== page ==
One wonders at complaints of absurdity directed at a film like this, as if its title isn’t warning enough of what’s in store. Premium Rush most definitely does not have believability high on the list of its priorities but, with plot and characters as amped up as its direction, if you’re willing to go with it this is a highly enjoyable, taut little thriller.
For some reason, I get the CVs of writer-directors David Twohy and David Koepp confused. Twohy edges Koepp, perhaps because he has concentrated more on a directing career lately. He’s best known for the Riddick films, but I’d advise anyone to check out his deliriously OTT Hawaiian psycho thriller A Perfect Getaway for a real taste of what he can do. Koepp has proved less consistent. To a greater of lesser extent I've liked all his pictures (not so much Ghost Town), but ironically he’s tended to prove more proficient calling the shots than with his scripts. Premium Rush follows course; his work here (basically as an action movie director) is technically leaps and bounds beyond anything hitherto.
The plot has Manhattan bike messenger Wilee (Joseph Gordon-Levitt), a cocky law school dropout who cycles hell-for-leather on his “fixie” (a brakeless bicycle with no freewheel), picks up an envelope that dirty cop Bobby Monday (Michael Shannon) wants to get his mitts on. But Wilee obeys the messenger creed and won’t turn it over to Monday. And thus a white-knuckle chase about the streets of NYC ensues, with Koepp flashing back to the whys and wherefores of the ticket and its would-be owner (the ticket is, essentially, a MacGuffin, and you’d be forgiven for not being absolutely clear on its details come end credits).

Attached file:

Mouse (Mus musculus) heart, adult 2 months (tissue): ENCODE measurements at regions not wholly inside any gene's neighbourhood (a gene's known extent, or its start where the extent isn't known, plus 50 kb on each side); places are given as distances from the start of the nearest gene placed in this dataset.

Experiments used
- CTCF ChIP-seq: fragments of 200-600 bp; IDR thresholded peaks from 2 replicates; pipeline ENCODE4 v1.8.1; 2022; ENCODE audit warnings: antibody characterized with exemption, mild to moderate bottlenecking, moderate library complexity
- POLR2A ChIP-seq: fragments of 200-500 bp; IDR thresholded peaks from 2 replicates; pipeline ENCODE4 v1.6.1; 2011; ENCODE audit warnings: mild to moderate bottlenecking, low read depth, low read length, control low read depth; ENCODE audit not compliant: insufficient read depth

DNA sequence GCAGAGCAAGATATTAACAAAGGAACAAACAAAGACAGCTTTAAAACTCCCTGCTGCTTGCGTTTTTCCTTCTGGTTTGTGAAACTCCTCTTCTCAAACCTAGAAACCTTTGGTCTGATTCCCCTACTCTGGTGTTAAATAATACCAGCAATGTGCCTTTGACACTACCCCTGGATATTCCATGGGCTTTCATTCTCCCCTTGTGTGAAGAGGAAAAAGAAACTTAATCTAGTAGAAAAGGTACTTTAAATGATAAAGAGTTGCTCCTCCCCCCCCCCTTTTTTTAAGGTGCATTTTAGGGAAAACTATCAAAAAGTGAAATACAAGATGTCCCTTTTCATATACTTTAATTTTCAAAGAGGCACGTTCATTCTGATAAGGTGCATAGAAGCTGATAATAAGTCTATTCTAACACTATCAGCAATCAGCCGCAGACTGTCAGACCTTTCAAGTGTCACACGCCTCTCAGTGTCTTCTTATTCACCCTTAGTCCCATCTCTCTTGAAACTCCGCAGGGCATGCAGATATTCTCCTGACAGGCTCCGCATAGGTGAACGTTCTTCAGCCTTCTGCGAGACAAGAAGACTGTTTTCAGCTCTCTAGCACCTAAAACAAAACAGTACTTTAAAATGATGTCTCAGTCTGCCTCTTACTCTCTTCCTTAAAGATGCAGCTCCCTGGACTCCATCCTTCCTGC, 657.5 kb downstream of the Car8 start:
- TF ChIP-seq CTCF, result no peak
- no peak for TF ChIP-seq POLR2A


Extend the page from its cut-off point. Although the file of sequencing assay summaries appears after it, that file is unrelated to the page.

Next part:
Just the character names tell you that Koepp sees this in very much larger-than-life fashion. Wilee is more Road Runner than Coyote, the latter role delegated to Shannon’s ever-more confounded agent of destruction. And he’s called Bobby Monday!
Bug-eyed Shannon can do this kind of crazed villainy in his sleep, and he’s hyperactively watchable; one could almost believe he took the role just for his final scene (well, that and a sizeable pay cheque). Koepp, clearly a geek, furnishes him with the pseudonym Forrest J Ackerman (a pre-eminent science fiction fan, collector and writer). Gordon-Levitt is as dependable as you'd expect; he may not be pushing himself in terms of the art but presumably the attraction was the physicality (obviously he had a stunt man for the more extreme stuff, but he’s in shot enough to make his endurance levels here most impressive). Dania Ramirez, as his cyclist squeeze, is sweatily delectable.
The occasional cheesy touch (Wilee visualises alternate routes and their consequences) does nothing to lessen an adrenalised experience that brings to mind Point Break (but also, conversely, Phone Booth) in its upbeat embrace of extreme sports (extreme in the way Wilee approaches cycling anyway). David Sardy’s score is energetic, but perhaps not as honed or memorable as it could be.
Koepp realises how slender this is, and inflates the running time with by jumping about with the timeframe. He’s unable to make the plight of the ticker owner anything other than crudely sentimental although, to be fair, it’s not as if over-statement isn’t the order of the day. The climactic cycling extravaganza might be a bit of silliness too far, but this a movie going for, and getting, a giddy grin, not a searching analysis.